Relations soured by row over rockets: Moscow smells protectionism in Washington ban on India deal

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The Independent Online
AT 9 Red Proletariat Street, the shabby corporate headquarters for Russia's rocket salesmen and reluctant focus of a noisy tiff between Washington and Moscow, the end of the Cold War means only one thing: betrayal by Russian diplomats and bullying by America's.

That at least is how officials at Glavkosmos, the commercial arm of Russia's space programme, see an accord reached in Washington last Friday curtailing their right to sell rockets and related technology to India.

'They are trying to hang a dead cat around our necks to hide what they do themselves,' says Nikolai Semyonov, chief of Glavkosmos's international department and architect of the crumbling New Delhi contract. He dismisses as absurd Washington's charge that his company is spreading destabilising rocket technology and undermining the so-called Missile Technology Control Regime, not a treaty but a non-binding set of guidelines.

He shows a diagram of the rocket India wanted to develop. The main launch system, he says, uses liquid-fuel technology sold by France and the United States. Russia's contribution under the terms of the 1991 contract covers only engines for a separate satellite module. They would use a cryogenic system that requires up to three months of cooling and other preparation before use - far too long, he says, for military purposes.

Russia had promised to provide the know-how needed to manufacture this cryogenic system in India, as well as at least two pre-assembled rockets. Worth a total of some dollars 350m (pounds 232m), the deal gave Russia the chance to fund its own space industry.

But now, after relentless pressure from Washington, the deal has been 'frozen', though Mr Semyonov and other officials at Glavkosmos say they have no intention of honouring any promise given to the US State Department by Russian diplomats alone. Only a signed order from the Prime Minister, Viktor Chernomyrdin, or Boris Yeltsin, will do, he says.

Over the past month Washington has turned the issue into a test of what it regards as the most important component of a new world order: a ban on the spread of nuclear weapons and the missile technology needed to launch them. Many in Moscow, though, see only protectionsm and hyprocrisy.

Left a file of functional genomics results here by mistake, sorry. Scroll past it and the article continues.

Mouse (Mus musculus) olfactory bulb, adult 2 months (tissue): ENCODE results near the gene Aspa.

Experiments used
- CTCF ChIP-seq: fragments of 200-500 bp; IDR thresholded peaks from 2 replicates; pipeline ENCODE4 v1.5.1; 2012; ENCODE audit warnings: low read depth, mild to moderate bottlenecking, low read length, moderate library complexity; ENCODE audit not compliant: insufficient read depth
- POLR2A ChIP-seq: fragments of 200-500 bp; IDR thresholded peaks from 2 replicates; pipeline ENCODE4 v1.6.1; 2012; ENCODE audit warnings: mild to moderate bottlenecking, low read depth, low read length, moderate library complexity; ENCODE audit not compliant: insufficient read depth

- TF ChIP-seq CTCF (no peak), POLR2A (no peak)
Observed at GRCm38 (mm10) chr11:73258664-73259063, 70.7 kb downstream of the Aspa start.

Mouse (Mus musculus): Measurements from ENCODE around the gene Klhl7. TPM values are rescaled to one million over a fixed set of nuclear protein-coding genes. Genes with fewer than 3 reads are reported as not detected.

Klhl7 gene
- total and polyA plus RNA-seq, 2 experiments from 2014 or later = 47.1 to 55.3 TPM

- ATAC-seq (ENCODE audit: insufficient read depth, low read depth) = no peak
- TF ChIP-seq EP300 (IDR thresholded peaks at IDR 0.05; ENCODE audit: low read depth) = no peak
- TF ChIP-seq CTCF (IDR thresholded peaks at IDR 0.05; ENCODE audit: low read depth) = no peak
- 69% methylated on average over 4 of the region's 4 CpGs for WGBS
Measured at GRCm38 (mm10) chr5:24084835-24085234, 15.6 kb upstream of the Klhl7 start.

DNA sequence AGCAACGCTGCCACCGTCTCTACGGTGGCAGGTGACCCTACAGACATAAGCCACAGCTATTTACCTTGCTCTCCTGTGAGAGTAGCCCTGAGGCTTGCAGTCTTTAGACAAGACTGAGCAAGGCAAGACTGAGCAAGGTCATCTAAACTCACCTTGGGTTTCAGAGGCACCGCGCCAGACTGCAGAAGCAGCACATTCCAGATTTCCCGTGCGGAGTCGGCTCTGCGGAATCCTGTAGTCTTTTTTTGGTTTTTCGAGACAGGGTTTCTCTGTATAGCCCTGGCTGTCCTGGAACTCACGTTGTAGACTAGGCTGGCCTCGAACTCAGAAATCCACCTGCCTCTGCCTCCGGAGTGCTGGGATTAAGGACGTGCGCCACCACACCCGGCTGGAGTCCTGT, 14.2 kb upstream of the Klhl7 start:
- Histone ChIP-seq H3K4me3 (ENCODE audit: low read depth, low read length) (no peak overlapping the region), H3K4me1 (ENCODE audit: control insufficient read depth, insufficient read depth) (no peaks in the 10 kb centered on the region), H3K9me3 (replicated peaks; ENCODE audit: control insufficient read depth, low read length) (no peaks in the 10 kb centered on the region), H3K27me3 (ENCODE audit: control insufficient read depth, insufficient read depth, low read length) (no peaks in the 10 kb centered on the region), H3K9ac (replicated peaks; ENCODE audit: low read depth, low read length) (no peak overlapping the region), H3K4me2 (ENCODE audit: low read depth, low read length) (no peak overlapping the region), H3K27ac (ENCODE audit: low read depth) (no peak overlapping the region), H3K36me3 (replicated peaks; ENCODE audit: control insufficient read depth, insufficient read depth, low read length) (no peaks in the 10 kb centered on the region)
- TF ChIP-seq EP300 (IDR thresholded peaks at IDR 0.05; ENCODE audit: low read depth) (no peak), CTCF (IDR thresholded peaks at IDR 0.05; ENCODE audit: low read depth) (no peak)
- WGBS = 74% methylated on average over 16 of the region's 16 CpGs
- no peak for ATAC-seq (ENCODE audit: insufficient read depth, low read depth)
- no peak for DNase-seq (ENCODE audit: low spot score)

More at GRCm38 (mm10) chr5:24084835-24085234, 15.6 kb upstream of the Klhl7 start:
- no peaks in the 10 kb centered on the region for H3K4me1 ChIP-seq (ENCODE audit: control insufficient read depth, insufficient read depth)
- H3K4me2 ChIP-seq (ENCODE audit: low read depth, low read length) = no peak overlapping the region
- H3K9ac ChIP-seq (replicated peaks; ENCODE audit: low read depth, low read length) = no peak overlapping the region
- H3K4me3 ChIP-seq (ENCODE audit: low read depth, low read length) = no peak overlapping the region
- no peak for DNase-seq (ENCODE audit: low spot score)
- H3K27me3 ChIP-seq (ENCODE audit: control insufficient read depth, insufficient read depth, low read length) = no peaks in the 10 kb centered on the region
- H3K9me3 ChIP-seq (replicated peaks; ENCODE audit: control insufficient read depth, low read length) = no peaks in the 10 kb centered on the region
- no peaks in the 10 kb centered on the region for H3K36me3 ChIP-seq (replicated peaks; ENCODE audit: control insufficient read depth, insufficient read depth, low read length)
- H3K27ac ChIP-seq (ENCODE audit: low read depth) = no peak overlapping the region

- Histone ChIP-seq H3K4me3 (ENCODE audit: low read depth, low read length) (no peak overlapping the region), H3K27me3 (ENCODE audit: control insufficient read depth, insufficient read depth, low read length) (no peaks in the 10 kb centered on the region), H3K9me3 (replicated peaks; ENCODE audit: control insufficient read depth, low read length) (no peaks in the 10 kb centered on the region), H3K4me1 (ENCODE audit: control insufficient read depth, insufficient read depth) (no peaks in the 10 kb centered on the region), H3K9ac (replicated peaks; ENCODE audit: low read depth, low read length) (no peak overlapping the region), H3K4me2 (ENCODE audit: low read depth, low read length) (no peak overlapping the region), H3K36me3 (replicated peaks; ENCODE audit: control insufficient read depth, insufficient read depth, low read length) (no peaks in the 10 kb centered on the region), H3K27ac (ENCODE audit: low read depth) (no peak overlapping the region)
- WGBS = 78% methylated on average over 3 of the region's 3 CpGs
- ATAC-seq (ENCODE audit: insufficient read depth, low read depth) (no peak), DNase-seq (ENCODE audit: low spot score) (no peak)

The quarrel has already torpedoed a trip to Washington by the Prime Minister, soured relations in general and probably marked a clear end to the post-Soviet honeymoon between Moscow and Washington. Glavkosmos, instead of being commended for its free-market savvy, has been hit by US sanctions sharply limiting its ability to do business with American firms.

'The Russian Ministry of Foreign Affairs should defend Russia's interests just as the State Department defends those of America,' complains Mr Semyonov, 'Unfortunately, we don't see this happening. Instead, they work against us, against Russian industry and businessmen. I do not understand the reason for this.'

Russia's space industry is furious at what is seen as an attempt by the US to keep Russia out of potentially lucrative markets and thus poor. 'Their strategic purpose is very simple: to keep us in the state of a colony capable of providing raw materials but not high technology,' one official said. Much of the Russian media agrees.

'The real reason for all this is a US aerospace lobby that does not want to lose jobs,' said Moscow News, which has added its usually moderate voice to the harsher bombast of papers such as Pravda, which said of the affair: 'Who will ever deal with us if we are so dependent on what Uncle Sam tells us?'

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